Option calls due in by midnight Monday

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Teams and players will have to announce by midnight on Monday night whether they’re exercising or declining their 2012 options. The Cubs’ Ryan Dempster struck first Saturday, exercising his $14 million player option to stay in Chicago. Here are some of the other calls still to be made:

Grady Sizemore (Cle) – The Indians hold a $9 million option on Sizemore that ranks as one of the toughest calls of the offseason. Dealing with injuries for the third straight season, Sizemore hit .224/.285/.422 with 10 homers in 268 at-bats. Still, he’s just 29 and he was one of the AL’s best players four years running from 2005-08. For $9 million, the Indians should take the chance that he bounces back. (Update: MLB.com’s Jordan Bastian is reporting that the Indians will decline the option and pay a $500,000 buyout.)

Aramis Ramirez (ChC) – Even though Ramirez overcame a rough start to hit .306/.361/.510 with 26 homers, it’s long been assumed that the Cubs would decline their $16 million option on his services. That doesn’t seem likely to change with Theo Epstein in town.

Brandon Phillips, Francisco Cordero (Cin) – The Reds have been trying to work out new deals with both in lieu of picking up options worth $12 million. Phillips’ option is sure to be exercised if nothing can be worked out. Cordero seems likely to get a two-year deal worth significantly less than $12 million per season.

Marco Scutaro (Bos) – Scutaro’s contract includes a rare double option that allows Scutaro to return at a lesser price if the Red Sox decline to pick up their half of the option. However, all indications are that the Red Sox will pick up their half and bring their shortstop back at $6 million for 2012.

Nick Swisher (NYY) – The Yankees have weighed a bid for Carlos Beltran, but their plan is to exercise Swisher’s $10.25 million option. Even if they decide later that they’d rather have Beltran, Swisher should be tradeable at that price.

Yadier Molina (StL), Robinson Cano (NYY) – It’s long been obvious that these two are getting exercised. Molina will make $7 million in 2012, while Cano will get a hefty raise to $14 million.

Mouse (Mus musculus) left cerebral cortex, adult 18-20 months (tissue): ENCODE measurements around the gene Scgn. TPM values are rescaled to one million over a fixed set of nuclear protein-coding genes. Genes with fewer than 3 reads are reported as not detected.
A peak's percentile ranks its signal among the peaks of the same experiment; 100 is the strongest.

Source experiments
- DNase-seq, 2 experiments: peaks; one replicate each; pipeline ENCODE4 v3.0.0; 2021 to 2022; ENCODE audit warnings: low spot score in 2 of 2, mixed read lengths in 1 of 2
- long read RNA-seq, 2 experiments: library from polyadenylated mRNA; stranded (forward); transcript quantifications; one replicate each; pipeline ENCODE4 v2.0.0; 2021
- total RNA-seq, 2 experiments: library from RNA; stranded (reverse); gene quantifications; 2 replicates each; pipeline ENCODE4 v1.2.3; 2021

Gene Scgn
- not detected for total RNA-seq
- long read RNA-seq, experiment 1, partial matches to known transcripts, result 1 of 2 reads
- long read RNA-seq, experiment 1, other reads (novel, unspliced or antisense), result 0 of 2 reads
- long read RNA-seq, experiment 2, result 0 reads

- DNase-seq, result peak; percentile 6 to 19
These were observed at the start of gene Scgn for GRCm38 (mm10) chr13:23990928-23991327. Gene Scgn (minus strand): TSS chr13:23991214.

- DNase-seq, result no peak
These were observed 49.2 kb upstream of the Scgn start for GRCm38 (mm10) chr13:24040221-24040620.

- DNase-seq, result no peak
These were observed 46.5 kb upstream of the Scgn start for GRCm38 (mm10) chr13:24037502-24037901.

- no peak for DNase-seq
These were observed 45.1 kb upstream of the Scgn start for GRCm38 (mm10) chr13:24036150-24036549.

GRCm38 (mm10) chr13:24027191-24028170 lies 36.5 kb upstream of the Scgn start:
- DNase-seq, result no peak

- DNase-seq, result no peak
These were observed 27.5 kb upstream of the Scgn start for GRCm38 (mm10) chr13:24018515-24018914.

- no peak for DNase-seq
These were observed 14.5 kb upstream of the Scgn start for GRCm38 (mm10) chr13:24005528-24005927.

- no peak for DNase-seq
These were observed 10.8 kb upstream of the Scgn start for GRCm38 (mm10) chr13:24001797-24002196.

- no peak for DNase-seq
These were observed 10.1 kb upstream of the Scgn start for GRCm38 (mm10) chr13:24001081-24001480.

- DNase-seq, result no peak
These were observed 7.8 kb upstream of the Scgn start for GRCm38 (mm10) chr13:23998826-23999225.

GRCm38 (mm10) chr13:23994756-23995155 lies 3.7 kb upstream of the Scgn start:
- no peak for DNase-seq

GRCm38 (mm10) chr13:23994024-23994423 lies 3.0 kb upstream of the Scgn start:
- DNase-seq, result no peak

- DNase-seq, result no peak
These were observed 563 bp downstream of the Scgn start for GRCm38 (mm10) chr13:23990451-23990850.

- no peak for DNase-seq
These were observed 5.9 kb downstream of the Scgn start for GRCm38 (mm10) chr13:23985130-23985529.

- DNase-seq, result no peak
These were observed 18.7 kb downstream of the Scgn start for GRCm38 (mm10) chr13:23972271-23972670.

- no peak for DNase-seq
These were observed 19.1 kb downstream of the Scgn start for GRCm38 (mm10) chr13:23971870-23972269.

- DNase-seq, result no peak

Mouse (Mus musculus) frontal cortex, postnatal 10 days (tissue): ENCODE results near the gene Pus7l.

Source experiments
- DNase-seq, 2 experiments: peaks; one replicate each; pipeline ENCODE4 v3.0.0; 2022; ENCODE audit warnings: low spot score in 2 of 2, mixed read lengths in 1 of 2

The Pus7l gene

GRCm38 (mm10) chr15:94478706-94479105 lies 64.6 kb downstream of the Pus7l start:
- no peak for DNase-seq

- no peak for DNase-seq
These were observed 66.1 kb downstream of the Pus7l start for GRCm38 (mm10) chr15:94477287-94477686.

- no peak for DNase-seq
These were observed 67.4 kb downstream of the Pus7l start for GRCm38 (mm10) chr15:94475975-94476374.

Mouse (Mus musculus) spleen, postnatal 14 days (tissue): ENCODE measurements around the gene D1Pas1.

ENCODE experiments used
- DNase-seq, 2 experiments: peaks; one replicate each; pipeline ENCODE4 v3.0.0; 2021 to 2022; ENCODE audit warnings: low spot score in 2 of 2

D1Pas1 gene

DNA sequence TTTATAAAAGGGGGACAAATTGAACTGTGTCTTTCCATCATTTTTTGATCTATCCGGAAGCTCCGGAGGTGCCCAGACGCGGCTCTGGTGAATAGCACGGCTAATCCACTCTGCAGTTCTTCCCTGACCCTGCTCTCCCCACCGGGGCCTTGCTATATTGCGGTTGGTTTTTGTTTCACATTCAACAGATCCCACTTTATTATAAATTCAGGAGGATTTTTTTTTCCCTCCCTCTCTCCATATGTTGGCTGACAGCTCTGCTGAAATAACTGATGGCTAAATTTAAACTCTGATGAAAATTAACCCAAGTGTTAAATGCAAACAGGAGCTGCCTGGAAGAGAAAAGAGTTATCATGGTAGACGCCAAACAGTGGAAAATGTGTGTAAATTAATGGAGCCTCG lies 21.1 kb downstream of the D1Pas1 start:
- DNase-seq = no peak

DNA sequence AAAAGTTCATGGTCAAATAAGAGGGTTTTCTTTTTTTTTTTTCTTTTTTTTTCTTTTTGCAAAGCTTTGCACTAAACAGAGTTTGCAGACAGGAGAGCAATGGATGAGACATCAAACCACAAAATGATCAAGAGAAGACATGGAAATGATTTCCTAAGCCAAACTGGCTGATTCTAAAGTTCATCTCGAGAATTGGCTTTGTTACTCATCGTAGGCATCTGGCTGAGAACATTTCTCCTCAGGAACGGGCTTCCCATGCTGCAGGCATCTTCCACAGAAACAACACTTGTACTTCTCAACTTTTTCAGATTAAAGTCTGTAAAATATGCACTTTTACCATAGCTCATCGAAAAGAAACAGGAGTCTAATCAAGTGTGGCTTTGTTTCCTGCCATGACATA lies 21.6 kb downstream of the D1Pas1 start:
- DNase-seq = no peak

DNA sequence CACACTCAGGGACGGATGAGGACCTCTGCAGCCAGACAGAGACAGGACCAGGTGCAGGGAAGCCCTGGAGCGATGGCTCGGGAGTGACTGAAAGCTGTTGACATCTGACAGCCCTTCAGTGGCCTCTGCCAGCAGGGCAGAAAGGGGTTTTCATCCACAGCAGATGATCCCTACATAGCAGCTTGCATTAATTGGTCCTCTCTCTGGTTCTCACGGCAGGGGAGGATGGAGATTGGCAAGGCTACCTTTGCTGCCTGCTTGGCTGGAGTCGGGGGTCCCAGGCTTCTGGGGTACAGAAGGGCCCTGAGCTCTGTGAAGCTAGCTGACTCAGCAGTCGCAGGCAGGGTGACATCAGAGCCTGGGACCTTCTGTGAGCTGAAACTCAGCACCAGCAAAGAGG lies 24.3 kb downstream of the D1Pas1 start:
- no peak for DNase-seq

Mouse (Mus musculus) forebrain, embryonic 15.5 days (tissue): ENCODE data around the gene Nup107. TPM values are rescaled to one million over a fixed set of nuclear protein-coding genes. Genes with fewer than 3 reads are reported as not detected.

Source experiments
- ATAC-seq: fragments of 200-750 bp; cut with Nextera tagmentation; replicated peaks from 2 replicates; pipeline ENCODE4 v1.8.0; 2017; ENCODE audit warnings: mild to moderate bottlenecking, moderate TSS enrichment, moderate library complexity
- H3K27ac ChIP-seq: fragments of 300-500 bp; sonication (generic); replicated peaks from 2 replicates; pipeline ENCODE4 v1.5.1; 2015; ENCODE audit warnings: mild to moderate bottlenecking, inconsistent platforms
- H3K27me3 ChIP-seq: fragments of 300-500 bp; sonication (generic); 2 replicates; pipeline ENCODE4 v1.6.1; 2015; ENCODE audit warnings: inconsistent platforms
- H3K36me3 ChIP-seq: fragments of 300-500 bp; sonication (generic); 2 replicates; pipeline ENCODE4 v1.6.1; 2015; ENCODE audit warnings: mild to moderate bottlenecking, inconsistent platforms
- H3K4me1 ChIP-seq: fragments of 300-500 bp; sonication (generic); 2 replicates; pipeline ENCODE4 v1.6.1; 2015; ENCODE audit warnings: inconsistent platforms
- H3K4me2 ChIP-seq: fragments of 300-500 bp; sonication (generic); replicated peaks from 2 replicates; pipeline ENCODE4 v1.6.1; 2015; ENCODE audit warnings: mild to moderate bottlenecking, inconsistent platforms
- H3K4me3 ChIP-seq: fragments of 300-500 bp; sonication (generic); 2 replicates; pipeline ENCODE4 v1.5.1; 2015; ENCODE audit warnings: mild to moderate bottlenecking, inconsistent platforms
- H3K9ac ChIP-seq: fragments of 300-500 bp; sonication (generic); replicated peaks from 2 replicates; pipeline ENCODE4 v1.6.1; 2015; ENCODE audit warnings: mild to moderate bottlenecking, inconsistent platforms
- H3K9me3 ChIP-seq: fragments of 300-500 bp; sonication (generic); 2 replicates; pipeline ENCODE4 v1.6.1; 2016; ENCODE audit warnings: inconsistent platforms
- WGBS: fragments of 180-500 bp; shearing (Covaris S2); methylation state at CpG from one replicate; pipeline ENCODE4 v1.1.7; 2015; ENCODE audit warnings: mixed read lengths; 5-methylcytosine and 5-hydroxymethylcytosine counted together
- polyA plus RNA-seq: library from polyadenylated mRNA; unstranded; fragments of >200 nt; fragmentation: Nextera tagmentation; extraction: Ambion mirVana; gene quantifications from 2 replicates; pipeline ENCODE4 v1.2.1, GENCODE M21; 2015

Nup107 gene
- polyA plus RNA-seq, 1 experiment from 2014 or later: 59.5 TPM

Dustin Pedroia leaves game with a sprained left wrist

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Bad news for the Red Sox today. Second baseman Dustin Pedroia was involved in a collision at first base with Jose Abreu of the White Sox. Pedroia stayed in the game at the time but was replaced by Josh Rutledge in the second.

The injury: sprained left wrist. Which, no, is not good, but there was some initial concern that he may have aggravated the knee which has been bothering him of late. They’ll no doubt provide an update after the game. As of now, the Sox lead the Sox 1-0 in the bottom of the third.

 

Brad Ausmus is not a fan of the Tigers’ schedule

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Everyone in baseball has a tough schedule. The season is a grind. Some teams, however, due to weather and happenstance, have stretches which are a tougher grind than others. The Tigers are in one of those right now.

Detroit played the Astros on Thursday night, and lost in a three-hour and thirty minute contest. It was a getaway day, er, night, and they didn’t get to Chicago to face the White Sox until the wee wee hours of the morning on Friday. Waiting for them: a double header which was to start at 4pm. The first game of it was rained out, though, so they woke up after a short “night’s sleep for nothing. Then the nightcap was delayed over an hour, giving them another late bedtime. On Saturday it was another double header, so it was another early wakeup and another long day at the park. And, of course, another day game on Sunday, before a flight to Kansas City.

This stretch has made Brad Ausmus grumpy. Here he was after Friday night’s late finish:

“Give some credit to the White Sox pitchers, give some credit to the schedule we have. We’ll try to get about 5 hours of sleep and come back tomorrow and play two more.”

He was particularly miffed at the scheduling of two doubleheaders in a row:

“You can’t control the weather but I think it would have been prudent to play the second game tomorrow in August,” he said. “That would have made a lot more sense to me.”

Ausmus did note, however, that it’s not the White Sox’ job to make a schedule that is convenient for their division rivals.

You can look at this in a few different ways. One one level, Ausmus is understandably upset about a particularly arduous stretch of games. On another level he’s probably trying to protect his players, who have looked flat, by changing the subject from their play to the schedule. On a different level, you could say that he’s making excuses for a team that is underachieving. And, of course, those three things are not mutually exclusive.

The thing is, though, that the Tigers have lost seven of ten, are five out of first place, four games under .500 and could conceivably leave their series with the Royals this week in dead last in the Central. Ultimately, extenuating circumstances like the weather and an unfortunate schedule don’t save a manager whose talented and highly-paid team struggles like the Tigers have. If they don’t turn it around soon, Ausmus could be hitting the bricks and the Tigers could be fixing to sell off and rebuild.